This is one in a series of articles
examining foreclosure in the September issue. See
Tisha Canada didn't want her children's
teachers to find out her family was homeless.
But when 10-year-old Antoineisha turned
in stories about having no place to live, her English teachers had
questions. When 6-year-old Antoineia drew pictures of a sad stick
family looking for a house, the art teacher got the picture. When
9-year-old Antoine's grades slipped from A's and B's to C's and
D's, the 33-year-old mom with chronic kidney problems knew her
foreclosure facade wasn't making the grade.
Canada is among about half of Chicago's
foreclosure victims who end up with no roof over their heads
without ever missing a monthly payment, according to Kathleen
Clark, executive director of the Lawyers' Committee for Better
Housing in Chicago. These are renters whose building owner couldn't
make the monthly mortgage.
"It's been terribly stressful for my
kids, moving from house to house, spending four hours a day on the
bus to get to school, losing their rooms," says Canada, 33. Her
three youngsters had been living in their apartment at 1836 N. Luna
for nearly a year when they first met their Texas-based landlord.
It wasn't until she showed him rent receipts for every single month
that he realized he wasn't going to be able to evict them.
In hindsight, Canada saw the signs of
foreclosure on her walls. First, there was that flood of letters to
"unknown occupant" from a law firm in her mailbox. She didn't open
them because she thought they were meant for a previous tenant.
Spotlight on Foreclosure
As winter bore down, the apartment
management company stopped returning her calls about the plumbing
not working and the roof falling in. Yet she treasured the steady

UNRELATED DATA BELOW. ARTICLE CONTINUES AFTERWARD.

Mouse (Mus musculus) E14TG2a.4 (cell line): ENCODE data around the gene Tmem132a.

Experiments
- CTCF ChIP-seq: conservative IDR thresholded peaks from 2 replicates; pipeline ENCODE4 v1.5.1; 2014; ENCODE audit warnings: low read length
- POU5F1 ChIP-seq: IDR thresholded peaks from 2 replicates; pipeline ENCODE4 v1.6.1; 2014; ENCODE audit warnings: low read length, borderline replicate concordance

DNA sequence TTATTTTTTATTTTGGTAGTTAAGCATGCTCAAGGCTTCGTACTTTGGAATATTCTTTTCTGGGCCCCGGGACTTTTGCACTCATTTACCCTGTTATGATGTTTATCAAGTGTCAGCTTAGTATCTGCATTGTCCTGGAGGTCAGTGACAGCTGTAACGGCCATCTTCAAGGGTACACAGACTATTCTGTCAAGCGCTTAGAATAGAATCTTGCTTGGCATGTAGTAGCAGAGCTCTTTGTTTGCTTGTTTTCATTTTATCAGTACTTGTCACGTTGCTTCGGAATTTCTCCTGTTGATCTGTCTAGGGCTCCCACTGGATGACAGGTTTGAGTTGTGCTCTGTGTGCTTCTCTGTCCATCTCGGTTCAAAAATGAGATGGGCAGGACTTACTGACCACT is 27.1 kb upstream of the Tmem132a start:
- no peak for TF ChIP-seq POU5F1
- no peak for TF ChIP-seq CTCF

routine she supplied her brood: homework after school, supper
together, baths and bedtime.
"We felt happy with the pattern we had
going on as a family," she says.
Canada, who was recovering from a
kidney transplant, wasn't happy with her apartment manager but
hoped it would all work out.
It became clear that wasn't going to
happen when the lights and heat, which were included in her rent,
went dark and cold.
"When the kids would ask me what was
going on, I didn't know what to tell them. I couldn't make any
sense of it," Canada says.
In February 2008, she called 311 for
emergency help. Her kids were cold and, because of her ongoing
kidney problems, she couldn't survive without electricity. A city
worker encouraged her to open one of those envelopes from the law
"That's when I found out the building
was in foreclosure," she says. "For a whole year, I'd been paying
rent while the apartment management company wasn't paying the gas
Canada and her kids put most of their
things in storage and went to stay with her sister on Chicago's far
North Side. The three children crammed into one bedroom and their
three cousins stuffed into another. Her sister took the couch so
Canada, who was back on dialysis, could have her bed.
Canada resolved to keep the kids in
their neighborhood schools. That meant a two-hour bus trip
beginning at 6 every morning and ending around 5 every afternoon.
Canada whiled away the day reading and working online at the
library so she could accompany her clan both ways.
"It was a nightmare. There were some
mornings, transferring from the L, I thought I was going to be too
weak to make it," she recalls.
After a few months, the trek got to be
too much and they moved in with Grandma, who lives in an apartment
on Pulaski, closer to school. Canada is working with the Lawyers'
Committee for Better Housing and looking for a place the family can
call its own.
They need to find one soon. The gas at
Grandma's is off. Her building is now in foreclosure.
Robyn Monaghan is a mother and long-time journalist.
See more of Robyn's stories here.
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